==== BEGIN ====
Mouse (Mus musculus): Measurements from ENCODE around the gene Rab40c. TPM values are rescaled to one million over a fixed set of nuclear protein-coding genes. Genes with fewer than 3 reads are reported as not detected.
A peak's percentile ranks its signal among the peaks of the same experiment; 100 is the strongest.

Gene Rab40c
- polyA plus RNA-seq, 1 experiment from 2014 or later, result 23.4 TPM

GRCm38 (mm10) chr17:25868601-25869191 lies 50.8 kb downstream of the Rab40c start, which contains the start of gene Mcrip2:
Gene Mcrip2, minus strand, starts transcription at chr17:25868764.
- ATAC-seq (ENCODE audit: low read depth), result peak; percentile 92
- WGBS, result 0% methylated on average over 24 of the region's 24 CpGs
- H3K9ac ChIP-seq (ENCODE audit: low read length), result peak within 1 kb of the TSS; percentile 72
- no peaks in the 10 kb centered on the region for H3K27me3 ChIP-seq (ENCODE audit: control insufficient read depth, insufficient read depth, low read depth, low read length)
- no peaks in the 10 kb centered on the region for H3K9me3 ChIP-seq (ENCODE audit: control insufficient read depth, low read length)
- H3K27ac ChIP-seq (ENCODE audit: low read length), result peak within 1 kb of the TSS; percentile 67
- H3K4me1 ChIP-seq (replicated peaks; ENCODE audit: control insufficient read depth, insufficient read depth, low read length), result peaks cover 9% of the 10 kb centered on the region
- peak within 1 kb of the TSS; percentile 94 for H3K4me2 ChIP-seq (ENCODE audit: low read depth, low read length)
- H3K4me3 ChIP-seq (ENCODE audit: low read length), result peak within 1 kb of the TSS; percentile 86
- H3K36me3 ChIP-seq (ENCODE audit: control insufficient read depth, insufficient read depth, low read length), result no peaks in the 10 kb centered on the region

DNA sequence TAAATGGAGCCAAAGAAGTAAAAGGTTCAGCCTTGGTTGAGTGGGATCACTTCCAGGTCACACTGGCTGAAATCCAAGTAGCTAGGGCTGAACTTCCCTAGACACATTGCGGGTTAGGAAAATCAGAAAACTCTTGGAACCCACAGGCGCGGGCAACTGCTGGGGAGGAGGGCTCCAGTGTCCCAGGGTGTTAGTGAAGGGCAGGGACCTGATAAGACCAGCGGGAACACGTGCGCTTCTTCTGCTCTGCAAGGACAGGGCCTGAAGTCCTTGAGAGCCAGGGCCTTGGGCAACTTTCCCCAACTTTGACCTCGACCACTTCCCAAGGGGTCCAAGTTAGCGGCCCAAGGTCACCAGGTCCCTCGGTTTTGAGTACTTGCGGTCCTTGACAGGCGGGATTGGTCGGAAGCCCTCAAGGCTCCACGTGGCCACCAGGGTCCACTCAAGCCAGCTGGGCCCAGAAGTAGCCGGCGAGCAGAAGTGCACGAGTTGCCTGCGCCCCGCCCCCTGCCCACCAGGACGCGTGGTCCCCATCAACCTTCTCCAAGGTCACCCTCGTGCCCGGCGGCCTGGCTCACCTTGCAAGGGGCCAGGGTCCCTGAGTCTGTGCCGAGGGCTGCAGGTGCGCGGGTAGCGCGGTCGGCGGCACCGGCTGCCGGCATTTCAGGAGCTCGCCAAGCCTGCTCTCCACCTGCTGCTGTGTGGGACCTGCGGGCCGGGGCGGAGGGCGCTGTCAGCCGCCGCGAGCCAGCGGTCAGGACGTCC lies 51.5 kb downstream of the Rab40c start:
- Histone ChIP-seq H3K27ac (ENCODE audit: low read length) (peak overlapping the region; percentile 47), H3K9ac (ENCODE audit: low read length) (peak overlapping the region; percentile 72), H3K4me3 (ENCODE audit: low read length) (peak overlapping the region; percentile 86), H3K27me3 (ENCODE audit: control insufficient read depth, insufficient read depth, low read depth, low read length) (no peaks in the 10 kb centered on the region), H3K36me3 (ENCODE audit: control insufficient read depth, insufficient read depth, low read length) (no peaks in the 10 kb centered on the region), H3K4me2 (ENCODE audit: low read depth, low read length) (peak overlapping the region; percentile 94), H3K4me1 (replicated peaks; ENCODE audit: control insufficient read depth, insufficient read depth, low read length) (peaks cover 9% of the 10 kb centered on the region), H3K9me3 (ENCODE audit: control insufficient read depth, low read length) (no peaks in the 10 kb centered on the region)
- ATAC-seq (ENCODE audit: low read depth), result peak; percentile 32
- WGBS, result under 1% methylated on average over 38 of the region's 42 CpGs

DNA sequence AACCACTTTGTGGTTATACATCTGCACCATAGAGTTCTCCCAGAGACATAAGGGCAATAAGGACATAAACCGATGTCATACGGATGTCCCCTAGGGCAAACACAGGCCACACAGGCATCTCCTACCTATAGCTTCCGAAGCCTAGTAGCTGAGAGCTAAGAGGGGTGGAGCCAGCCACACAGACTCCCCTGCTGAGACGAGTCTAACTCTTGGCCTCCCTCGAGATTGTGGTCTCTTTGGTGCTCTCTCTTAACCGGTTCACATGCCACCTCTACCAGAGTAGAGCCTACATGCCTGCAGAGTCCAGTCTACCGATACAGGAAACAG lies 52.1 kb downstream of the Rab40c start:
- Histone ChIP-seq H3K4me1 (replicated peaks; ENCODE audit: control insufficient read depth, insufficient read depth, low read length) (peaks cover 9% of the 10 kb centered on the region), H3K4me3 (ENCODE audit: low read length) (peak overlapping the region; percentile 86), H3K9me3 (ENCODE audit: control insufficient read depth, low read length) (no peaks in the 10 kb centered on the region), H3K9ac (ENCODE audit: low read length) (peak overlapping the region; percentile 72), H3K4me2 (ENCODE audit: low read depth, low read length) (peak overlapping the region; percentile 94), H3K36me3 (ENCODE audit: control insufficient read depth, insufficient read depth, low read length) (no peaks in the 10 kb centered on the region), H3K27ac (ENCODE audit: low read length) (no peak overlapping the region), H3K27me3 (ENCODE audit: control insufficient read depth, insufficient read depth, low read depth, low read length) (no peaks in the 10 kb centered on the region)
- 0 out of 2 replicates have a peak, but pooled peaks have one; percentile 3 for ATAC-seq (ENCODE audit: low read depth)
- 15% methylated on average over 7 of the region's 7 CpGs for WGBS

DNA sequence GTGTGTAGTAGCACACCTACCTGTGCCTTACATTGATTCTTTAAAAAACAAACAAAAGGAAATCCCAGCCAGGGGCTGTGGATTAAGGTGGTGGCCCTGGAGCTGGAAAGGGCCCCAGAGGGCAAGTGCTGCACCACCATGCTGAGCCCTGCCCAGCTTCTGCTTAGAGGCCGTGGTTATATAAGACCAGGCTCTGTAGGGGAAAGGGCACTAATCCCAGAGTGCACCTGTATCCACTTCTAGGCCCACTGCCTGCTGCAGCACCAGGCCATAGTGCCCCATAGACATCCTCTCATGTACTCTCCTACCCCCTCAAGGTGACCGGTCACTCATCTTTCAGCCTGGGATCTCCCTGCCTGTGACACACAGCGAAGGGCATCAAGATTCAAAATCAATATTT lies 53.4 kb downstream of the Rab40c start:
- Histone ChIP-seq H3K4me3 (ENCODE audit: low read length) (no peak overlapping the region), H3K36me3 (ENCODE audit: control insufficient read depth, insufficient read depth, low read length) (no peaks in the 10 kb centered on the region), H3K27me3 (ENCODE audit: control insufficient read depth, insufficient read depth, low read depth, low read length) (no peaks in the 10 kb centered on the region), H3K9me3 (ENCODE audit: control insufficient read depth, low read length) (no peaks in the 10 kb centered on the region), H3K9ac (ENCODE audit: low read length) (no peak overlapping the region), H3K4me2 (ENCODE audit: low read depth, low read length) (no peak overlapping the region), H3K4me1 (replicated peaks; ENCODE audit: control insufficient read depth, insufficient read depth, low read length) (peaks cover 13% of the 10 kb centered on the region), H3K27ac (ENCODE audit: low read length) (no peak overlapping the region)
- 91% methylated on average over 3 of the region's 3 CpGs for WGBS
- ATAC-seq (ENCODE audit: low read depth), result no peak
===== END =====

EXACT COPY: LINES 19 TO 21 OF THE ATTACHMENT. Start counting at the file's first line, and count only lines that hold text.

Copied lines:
- ATAC-seq (ENCODE audit: low read depth), result peak; percentile 32
- WGBS, result under 1% methylated on average over 38 of the region's 42 CpGs

DNA sequence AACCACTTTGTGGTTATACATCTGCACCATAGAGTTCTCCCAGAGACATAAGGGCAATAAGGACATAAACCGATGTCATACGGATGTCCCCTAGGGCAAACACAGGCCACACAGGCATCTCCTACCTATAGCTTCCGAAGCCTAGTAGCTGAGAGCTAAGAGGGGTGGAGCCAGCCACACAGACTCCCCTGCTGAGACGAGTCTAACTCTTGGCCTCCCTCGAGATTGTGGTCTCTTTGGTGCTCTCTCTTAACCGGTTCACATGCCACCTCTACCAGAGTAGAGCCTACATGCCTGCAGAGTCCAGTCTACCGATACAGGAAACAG lies 52.1 kb downstream of the Rab40c start: